With winter and the holidays creeping around the corner, there seems to be fewer play hours in the day, extra obligations piling up, and more to do on the job. And returning home after a long day’s work can feel increasingly daunting with household chores, bills, and errands. So what’s a girl to do with more tasks and less time?
If only we had the energy we did in college. Remember? You’d come home late, completely wiped from studying or an exam (in my case, it was usually a volleyball match) and despite your exhaustion, you were somehow able to rally yourself for the evening’s social activities. Who could resist another 80s party, right?
While I’ll confess I haven’t found that energy again (and while neon spandex and side ponies will always be more enticing than balancing the checkbook), I have found a few ways to rally after work just the same. These steps have made a noticeable difference for me in making my post-work hours the productive (or social) time I want them to be.
Address Your Needs
This may seem totally out of place in an article about getting a lot done after work, but hear me out. While it's very important to make the most of your time, the only way you will have enough energy to do so is by first attending to your basic needs. Making time for sleeping, eating, and relaxing is critical to making this all work. By addressing these needs, you allow yourself the quintessential element to productivity: sustainability.
A few weeks ago, I had a serious moment of panic. Feeling completely overwhelmed by everything on my plate, I lost my cool. After re-gathering myself, I had an idea that has been incredibly effective ever since: a sanity list. On it, I captured all the things I needed to keep myself feeling reasonably sane throughout the course of the week. It included things like doing daily yoga, consuming 64 oz. of water, and having snuggle sessions with my husband. On the days that I accomplish everything on my list, I feel like a million bucks—and I’m energized to do even more.
After a long day of work, most of us need time to switch gears and give ourselves a mental break before we try to accomplish anything else. Whether that’s plopping in front of the TV to catch up on the day’s news or going for a jog to take the edge off, take a moment and consider what you need to feel recharged during the week, and keep it on your sanity list.
Dirty Work First
It’s time I come clean about something: My husband and I hate doing laundry. We hate it so much we will put it off as long possible—which, for my husband, means until he’s close to his last pair of underwear. The worst part about this is that the longer the laundry gets put off, the more monstrous of a chore it becomes—exponentially increasing our loathing. It’s a vicious cycle. (If you hate laundry as much as we do, check out LifeHacker’s how-to on speeding it up.)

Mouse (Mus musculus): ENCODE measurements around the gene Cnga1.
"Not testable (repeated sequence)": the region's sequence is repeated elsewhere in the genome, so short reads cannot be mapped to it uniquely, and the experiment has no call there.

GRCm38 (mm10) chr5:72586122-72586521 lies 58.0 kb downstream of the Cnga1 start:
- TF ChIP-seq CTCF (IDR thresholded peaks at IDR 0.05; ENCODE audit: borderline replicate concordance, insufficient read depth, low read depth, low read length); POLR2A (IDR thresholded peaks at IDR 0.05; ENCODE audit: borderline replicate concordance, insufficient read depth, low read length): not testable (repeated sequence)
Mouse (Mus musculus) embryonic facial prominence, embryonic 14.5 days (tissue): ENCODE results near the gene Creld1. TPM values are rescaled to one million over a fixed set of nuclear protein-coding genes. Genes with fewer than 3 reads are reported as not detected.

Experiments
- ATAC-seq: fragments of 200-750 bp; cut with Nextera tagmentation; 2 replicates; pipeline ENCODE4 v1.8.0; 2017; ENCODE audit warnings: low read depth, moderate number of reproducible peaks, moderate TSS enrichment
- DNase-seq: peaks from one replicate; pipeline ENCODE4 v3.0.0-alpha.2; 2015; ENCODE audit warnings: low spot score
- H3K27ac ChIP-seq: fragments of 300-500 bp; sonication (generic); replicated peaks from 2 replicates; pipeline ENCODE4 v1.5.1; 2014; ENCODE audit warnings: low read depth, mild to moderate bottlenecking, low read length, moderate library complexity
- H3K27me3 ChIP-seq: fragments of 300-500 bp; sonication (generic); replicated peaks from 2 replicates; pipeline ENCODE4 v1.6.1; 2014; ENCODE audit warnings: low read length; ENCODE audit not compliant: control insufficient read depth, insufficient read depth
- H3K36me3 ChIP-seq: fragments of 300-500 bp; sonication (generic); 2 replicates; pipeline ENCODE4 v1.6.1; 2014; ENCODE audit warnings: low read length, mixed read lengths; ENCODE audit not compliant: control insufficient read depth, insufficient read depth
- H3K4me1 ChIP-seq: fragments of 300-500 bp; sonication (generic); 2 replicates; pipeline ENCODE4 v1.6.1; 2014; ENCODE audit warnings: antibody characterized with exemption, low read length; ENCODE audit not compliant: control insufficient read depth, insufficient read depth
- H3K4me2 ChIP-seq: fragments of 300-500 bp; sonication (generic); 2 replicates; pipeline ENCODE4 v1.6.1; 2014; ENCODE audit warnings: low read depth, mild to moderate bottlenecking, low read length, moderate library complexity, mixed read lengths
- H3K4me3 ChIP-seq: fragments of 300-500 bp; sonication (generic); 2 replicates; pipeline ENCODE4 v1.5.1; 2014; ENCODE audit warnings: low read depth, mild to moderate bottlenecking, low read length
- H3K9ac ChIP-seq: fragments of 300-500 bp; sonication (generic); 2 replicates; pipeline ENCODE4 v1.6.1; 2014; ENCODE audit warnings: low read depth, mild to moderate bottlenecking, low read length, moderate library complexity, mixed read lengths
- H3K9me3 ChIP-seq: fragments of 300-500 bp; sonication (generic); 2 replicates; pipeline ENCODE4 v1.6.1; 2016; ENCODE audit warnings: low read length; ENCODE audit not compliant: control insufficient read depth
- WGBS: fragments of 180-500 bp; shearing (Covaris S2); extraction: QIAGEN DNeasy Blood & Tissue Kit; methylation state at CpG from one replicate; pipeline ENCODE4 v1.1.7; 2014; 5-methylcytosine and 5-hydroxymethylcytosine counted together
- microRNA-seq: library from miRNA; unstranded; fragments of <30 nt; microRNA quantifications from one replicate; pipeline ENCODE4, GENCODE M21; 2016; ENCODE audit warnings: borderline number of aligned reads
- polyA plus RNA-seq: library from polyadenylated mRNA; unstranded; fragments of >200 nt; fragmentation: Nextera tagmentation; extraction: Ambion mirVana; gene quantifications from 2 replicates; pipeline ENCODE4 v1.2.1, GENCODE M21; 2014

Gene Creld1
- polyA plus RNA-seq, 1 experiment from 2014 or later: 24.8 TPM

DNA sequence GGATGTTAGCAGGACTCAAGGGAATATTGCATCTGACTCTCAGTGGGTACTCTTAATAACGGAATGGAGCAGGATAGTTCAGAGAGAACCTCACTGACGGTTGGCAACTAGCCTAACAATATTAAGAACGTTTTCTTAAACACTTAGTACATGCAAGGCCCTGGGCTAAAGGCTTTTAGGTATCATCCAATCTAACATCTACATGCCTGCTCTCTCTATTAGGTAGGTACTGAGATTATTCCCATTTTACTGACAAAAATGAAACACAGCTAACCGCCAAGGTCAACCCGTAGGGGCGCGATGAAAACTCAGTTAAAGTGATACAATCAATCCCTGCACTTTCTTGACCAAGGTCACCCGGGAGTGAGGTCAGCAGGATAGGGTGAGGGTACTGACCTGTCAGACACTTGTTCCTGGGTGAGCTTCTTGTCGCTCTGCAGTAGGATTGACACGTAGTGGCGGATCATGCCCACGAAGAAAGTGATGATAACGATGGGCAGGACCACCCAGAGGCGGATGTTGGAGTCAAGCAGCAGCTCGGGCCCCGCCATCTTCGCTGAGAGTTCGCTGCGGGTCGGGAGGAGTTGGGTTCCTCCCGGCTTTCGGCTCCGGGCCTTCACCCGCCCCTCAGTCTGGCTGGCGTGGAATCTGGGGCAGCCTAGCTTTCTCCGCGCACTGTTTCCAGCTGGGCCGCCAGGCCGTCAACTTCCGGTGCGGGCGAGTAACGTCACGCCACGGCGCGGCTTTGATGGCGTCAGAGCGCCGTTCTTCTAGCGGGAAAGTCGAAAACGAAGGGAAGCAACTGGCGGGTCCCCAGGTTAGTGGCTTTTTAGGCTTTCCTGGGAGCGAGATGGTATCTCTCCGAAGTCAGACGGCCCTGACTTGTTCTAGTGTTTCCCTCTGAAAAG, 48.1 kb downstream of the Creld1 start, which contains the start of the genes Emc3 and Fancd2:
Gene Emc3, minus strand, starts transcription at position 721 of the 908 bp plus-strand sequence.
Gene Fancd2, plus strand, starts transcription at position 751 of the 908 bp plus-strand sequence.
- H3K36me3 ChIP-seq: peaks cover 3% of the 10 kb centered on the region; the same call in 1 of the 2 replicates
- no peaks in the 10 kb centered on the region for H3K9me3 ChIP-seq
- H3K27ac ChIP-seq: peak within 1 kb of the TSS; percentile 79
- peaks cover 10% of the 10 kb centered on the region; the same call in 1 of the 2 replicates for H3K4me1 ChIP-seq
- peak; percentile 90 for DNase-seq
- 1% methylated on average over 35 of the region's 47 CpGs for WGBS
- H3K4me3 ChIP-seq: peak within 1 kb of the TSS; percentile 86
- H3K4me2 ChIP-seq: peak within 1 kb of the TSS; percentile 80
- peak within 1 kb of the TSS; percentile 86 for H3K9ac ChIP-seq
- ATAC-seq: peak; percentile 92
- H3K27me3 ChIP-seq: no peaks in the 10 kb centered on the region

What I’ve learned, though, is that by doing my least favorite chore at the beginning of each week, it feels entirely more manageable, not to mention frees me of the burden throughout the rest of my week. The feeling of work burnout tends to increase as the week moves forward, so by frontloading your work week evenings with your least favorite tasks, you can reserve the more enjoyable work night activities for the end of the week. Monday is for laundry, Tuesday is for vacuuming and bills, Wednesday is for dry cleaning, Thursday is for a DVR marathon. And so on.
Another trick I’ve adopted is shortcutting chores before the week starts. One application of this is planning recipes for the week and doing all the prep work (mostly chopping and bagging vegetables) on Sunday evening. This saves a considerable amount of time and effort, especially on nights that I’m totally out of gas.
Finally, let’s be realistic about the limited amount of time you have: According to the 2009 Census, the average American’s commute is 25 minutes and the Statistical Abstract of the United States: 2012 found that the average work day was about 7.5 hours. Let's also assume you are getting the recommended 8 hours of sleep each night and take about 30 minutes to get ready for work. By this math, you will spend roughly 18.5 hours of each weekday on all that is needed to do your job. This leaves you with 5.5 hours to cram in whatever you like after work.
So, think about it: In those 5.5 hours, maintaining an immaculate home, staying on top of all chores, keeping up with a killer workout regimen, regularly meeting girlfriends for cocktails, and getting time to recharge each day sounds too good to be true, doesn't it? That’s because it is. Now, I will advise you to take one lingering last look at that image, accept its impossibility, and get over it.
At the end of the day, I’ve found that the true key to after work efficiency is realistic expectations. Do what you can and leave it at that.
Photo of tired woman courtesy of Shutterstock.